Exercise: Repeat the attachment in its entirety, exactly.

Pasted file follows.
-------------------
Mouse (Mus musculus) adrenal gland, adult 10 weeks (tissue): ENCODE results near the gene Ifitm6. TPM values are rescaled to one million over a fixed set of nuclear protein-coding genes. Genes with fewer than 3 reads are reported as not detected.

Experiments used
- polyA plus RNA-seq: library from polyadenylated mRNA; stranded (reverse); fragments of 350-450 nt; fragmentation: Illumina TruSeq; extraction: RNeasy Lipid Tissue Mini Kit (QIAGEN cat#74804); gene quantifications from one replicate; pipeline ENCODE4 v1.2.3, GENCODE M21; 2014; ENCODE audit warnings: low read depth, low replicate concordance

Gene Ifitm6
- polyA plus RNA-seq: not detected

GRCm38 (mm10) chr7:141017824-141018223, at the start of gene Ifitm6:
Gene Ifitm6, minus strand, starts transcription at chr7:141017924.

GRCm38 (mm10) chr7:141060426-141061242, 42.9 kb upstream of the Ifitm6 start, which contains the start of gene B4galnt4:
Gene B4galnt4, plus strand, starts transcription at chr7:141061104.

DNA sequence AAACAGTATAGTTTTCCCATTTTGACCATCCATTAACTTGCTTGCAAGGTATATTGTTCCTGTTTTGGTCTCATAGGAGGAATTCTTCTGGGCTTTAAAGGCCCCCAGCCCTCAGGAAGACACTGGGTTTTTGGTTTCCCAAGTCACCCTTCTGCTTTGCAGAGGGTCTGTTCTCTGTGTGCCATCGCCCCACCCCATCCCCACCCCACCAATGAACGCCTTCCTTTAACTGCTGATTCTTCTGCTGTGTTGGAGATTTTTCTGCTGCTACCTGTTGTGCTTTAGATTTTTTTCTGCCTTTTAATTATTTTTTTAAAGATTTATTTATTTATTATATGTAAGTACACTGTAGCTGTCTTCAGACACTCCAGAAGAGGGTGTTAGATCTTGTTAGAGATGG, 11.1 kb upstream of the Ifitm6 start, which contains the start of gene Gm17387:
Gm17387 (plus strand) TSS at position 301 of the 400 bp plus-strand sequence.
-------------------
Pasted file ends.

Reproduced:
Mouse (Mus musculus) adrenal gland, adult 10 weeks (tissue): ENCODE results near the gene Ifitm6. TPM values are rescaled to one million over a fixed set of nuclear protein-coding genes. Genes with fewer than 3 reads are reported as not detected.

Experiments used
- polyA plus RNA-seq: library from polyadenylated mRNA; stranded (reverse); fragments of 350-450 nt; fragmentation: Illumina TruSeq; extraction: RNeasy Lipid Tissue Mini Kit (QIAGEN cat#74804); gene quantifications from one replicate; pipeline ENCODE4 v1.2.3, GENCODE M21; 2014; ENCODE audit warnings: low read depth, low replicate concordance

Gene Ifitm6
- polyA plus RNA-seq: not detected

GRCm38 (mm10) chr7:141017824-141018223, at the start of gene Ifitm6:
Gene Ifitm6, minus strand, starts transcription at chr7:141017924.

GRCm38 (mm10) chr7:141060426-141061242, 42.9 kb upstream of the Ifitm6 start, which contains the start of gene B4galnt4:
Gene B4galnt4, plus strand, starts transcription at chr7:141061104.

DNA sequence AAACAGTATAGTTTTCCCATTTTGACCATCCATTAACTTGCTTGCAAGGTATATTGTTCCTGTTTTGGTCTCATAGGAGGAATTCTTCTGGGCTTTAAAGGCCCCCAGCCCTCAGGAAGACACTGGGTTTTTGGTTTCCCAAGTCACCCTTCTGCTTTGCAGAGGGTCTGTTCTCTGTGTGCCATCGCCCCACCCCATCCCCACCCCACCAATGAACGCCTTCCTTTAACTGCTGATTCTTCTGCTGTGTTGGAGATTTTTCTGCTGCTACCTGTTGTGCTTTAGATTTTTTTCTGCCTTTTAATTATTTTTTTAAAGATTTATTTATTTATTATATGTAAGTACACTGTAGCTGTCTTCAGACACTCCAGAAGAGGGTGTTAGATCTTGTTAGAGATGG, 11.1 kb upstream of the Ifitm6 start, which contains the start of gene Gm17387:
Gm17387 (plus strand) TSS at position 301 of the 400 bp plus-strand sequence.